Carving as an act of resistance

Carving as an act of resistance

Sculptor George Rammell reflects on Gidansda’s lifelong fusion of art and politics.

By George Rammell

I first heard of the Haida in my Grade 4 classes at Saint Peter’s School in New Westminster in 1963. My teacher was Sister Ann Marie, and she was informing us about the ‘Indian’ tribes on the northwest coast. She spoke of the fierce warring Haida and how they raided other tribes for slaves. She didn’t talk about Haida culture, Haida humour, or the historic papal wars waged against anyone who wasn’t Christian.

I never could have imagined as a kid that 15 years later, in 1979, Bill Reid would come to my warehouse studio space in east Vancouver and ask me to join his crew to carve The Raven and the First Men at UBC. I arrived at the carving shed at the arranged time, but the only person carving was Gidansda, then known as “Gary.” He was sitting on top of the raven’s shoulders knifing down on its wings.

I watched for a long time waiting for the maestro to arrive. Eventually a silver Rolls Royce pulled up and Bill Reid stepped out in a white shirt and sunglasses looking like the late Andy Warhol. He walked straight for the scaffold and climbed up to assess the planes of the wing when Gary said, “I hope you’re not going to mess it up again!”

I was shocked he was so lippy with the esteemed Bill Reid, but Bill chuckled — he was humoured by Gary’s banter and knew his attitude was an asset. Gary was adamant that Bill should hire Haida apprentices to produce his sculpture. While I didn’t appreciate his position at the time, I’ve come to see his youthful affirmative action as a noble initiative that is consistent with his life’s goal of cultural resurgence. As the seasons went by and the work progressed, I met the young Jim Hart who Bill recruited to knife the layered surfaces. Bill later described Jim’s knifing as the drum-tight skin that holds the whole piece together. He said Jim’s knifing is as important to the success of the work as Arthur Erickson’s circular rotunda where the piece sits in the Museum of Anthropology.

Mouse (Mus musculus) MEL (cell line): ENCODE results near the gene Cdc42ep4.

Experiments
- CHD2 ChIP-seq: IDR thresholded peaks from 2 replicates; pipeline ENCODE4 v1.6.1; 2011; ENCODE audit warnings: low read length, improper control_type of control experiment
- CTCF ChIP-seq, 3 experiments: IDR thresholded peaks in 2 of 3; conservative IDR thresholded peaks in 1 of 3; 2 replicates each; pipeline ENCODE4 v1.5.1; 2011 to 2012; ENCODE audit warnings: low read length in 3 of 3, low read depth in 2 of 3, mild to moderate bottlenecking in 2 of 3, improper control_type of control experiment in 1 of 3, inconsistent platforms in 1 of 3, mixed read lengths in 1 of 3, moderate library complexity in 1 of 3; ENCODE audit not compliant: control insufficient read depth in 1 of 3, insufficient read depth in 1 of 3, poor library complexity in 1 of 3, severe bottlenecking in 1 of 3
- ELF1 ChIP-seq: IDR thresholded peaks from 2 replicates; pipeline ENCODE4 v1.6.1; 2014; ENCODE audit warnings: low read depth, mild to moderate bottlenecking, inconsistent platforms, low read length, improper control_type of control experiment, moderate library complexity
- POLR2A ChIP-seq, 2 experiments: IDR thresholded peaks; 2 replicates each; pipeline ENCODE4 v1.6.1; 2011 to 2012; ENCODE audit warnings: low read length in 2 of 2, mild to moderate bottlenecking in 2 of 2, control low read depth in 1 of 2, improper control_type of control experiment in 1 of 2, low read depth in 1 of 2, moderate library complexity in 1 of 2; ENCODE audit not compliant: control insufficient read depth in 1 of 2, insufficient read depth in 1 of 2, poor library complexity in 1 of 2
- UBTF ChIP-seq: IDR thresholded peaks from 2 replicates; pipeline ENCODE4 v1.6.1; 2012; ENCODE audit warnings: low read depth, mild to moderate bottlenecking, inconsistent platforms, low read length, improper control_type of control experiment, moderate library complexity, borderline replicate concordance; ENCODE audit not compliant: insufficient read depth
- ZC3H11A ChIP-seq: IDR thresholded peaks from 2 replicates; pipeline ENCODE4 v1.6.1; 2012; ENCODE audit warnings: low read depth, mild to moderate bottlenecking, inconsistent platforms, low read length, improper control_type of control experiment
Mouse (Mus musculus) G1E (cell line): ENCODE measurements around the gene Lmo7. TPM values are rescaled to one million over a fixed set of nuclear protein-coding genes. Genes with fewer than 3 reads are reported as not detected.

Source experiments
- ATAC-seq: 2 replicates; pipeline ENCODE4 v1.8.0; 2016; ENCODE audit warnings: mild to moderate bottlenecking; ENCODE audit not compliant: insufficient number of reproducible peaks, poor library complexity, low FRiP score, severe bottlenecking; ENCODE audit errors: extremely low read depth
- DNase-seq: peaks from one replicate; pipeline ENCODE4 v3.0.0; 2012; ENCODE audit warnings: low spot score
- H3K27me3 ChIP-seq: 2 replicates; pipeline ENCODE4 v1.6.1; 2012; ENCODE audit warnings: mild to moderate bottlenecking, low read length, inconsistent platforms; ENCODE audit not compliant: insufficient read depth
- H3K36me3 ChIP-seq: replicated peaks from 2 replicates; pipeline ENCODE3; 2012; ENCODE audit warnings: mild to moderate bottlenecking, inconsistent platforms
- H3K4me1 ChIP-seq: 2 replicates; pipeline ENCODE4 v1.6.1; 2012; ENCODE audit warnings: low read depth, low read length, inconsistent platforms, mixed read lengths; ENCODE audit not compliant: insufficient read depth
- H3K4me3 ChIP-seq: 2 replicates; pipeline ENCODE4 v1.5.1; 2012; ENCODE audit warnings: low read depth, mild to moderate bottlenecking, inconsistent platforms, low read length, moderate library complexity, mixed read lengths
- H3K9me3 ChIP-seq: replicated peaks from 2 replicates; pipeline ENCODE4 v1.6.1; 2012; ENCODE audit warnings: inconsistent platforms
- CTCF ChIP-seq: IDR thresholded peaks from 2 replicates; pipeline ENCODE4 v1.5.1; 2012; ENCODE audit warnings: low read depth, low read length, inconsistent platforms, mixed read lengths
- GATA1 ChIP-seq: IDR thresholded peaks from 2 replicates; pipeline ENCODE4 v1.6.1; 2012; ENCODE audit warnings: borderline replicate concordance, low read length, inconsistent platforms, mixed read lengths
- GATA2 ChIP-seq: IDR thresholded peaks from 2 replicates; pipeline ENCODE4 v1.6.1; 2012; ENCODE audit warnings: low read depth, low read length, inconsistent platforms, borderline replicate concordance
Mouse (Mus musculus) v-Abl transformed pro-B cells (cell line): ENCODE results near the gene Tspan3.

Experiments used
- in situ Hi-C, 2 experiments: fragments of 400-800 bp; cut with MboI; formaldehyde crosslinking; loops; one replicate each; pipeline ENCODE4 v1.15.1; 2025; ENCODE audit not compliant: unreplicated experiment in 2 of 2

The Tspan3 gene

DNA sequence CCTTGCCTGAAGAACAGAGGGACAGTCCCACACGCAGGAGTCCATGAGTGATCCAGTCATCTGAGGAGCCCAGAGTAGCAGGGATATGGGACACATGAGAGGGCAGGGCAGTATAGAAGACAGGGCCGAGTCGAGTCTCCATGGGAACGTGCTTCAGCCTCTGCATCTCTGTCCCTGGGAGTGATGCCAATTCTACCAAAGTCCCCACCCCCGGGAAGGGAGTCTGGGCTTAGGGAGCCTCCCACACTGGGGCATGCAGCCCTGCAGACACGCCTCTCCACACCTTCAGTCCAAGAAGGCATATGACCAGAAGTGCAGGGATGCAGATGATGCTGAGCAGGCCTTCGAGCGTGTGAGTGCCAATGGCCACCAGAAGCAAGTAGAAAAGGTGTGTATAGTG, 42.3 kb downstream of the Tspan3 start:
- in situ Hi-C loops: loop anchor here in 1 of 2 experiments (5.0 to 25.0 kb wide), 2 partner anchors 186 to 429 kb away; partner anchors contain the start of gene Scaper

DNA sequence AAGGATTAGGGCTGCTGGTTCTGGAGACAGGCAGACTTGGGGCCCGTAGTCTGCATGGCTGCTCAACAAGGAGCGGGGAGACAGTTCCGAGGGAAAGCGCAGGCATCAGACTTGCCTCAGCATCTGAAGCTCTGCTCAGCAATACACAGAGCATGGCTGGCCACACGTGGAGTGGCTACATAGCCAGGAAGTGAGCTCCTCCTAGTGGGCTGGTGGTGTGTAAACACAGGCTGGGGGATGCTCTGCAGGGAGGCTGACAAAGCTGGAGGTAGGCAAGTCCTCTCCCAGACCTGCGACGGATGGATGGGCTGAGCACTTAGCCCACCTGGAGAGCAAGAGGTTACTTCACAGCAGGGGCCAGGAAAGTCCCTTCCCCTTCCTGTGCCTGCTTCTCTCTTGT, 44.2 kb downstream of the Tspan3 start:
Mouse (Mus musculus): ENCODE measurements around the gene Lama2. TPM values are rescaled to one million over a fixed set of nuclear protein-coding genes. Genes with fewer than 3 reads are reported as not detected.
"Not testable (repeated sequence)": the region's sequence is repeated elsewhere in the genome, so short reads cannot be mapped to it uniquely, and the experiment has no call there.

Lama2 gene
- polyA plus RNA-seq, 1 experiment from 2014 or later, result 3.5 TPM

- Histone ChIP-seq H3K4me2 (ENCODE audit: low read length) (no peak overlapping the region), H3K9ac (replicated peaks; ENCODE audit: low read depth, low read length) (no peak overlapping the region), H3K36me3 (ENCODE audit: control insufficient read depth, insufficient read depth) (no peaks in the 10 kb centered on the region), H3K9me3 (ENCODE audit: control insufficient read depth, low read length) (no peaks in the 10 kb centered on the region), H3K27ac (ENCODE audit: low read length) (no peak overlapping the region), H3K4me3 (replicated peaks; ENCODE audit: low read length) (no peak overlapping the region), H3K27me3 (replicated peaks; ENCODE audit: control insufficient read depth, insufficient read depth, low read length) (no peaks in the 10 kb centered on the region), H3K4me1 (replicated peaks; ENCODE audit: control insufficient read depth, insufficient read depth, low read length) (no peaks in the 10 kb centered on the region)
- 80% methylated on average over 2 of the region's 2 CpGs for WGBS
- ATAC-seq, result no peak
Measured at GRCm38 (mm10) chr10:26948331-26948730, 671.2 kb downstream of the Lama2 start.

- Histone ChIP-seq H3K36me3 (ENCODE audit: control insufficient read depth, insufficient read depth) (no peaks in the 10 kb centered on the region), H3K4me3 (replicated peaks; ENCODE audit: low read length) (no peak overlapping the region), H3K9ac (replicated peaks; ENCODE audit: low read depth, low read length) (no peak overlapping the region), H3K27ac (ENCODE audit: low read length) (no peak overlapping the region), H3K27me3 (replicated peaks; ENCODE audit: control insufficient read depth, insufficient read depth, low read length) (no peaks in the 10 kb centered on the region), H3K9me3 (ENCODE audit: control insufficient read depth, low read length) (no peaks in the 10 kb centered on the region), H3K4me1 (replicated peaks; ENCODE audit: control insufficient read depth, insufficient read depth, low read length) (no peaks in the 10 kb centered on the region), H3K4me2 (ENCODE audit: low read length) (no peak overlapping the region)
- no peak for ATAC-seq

At that time, I had no idea these two young carvers would become important chiefs hosting extravagant Eagle and Raven potlatches, raising the bar of potlatch culture to new levels. Bill often spoke of the potlatch as the equivalent of the Western courts, where all ownership and rights were established in elaborate ceremony. Bill’s life’s work was like a potlatch in itself. Through his autonomous and innovative work, he took Haida art to the world stage. But traditional potlatching wasn’t part of his practice. From my perspective as a studio sculptor working on his monuments, his work appeared to function in a transient place between its Haida source and its urban destinations.

I was honoured to have been invited to Gidansda’s potlatch, where I witnessed the dynamics of the three-day event: a multi-disciplinary, community collaboration that builds indigenous nationhood in its ancestral locale. At the core of Gidansda’s potlatch was the carving of his pole. During the final days his crew worked through the night, each team member carving in unison with the guild to create the defining column of declaration. The authority of the Gidansda naming rite was proclaimed by this totemic monument, and its masks, dances, songs and speeches. If the contemporary potlatch is a celebration of Haida resurgence, then the act of carving is an essential act of resistance against the forces that tried to extinguish them.

The revival of the Haidas’ social stability is a massive accomplishment, achieved through the energy of all its activists. Gidansda made the sacrifice to shift his focus from art to politics, a field that can be an arduous vocation. But problem-solving and negotiating skills are no less creative than art making. Over the past decades he and Miles Richardson took on the lion’s share of responsibility to force government to recognize Haida title to lands and resources. Gidansda holistically integrated politics with Haida art throughout his career as both disciplines are needed to establish land title.

I don’t know of any non-Aboriginal politicians who are as holistic as Gidansda, carving monumental cedars, making prints and performing songs in a revived language. He recently toured the province sharing successful political strategies with other First Nations.

Gidansda’s potlatch arrived while he’s making the shift from politics back to the artistic roots from where he came. His return to sculpture is gradual, his multi-tasking continues with his Skyped meetings to save the herring while he models his new large raven-rattle in clay, and tells stories rooted in a cosmology of ancestral legacies and lived experiences.

George Rammell is a long-time sculptor who worked on many projects with the late Bill Reid, including The Raven and the First Men and The Spirit of Haida Gwaii.

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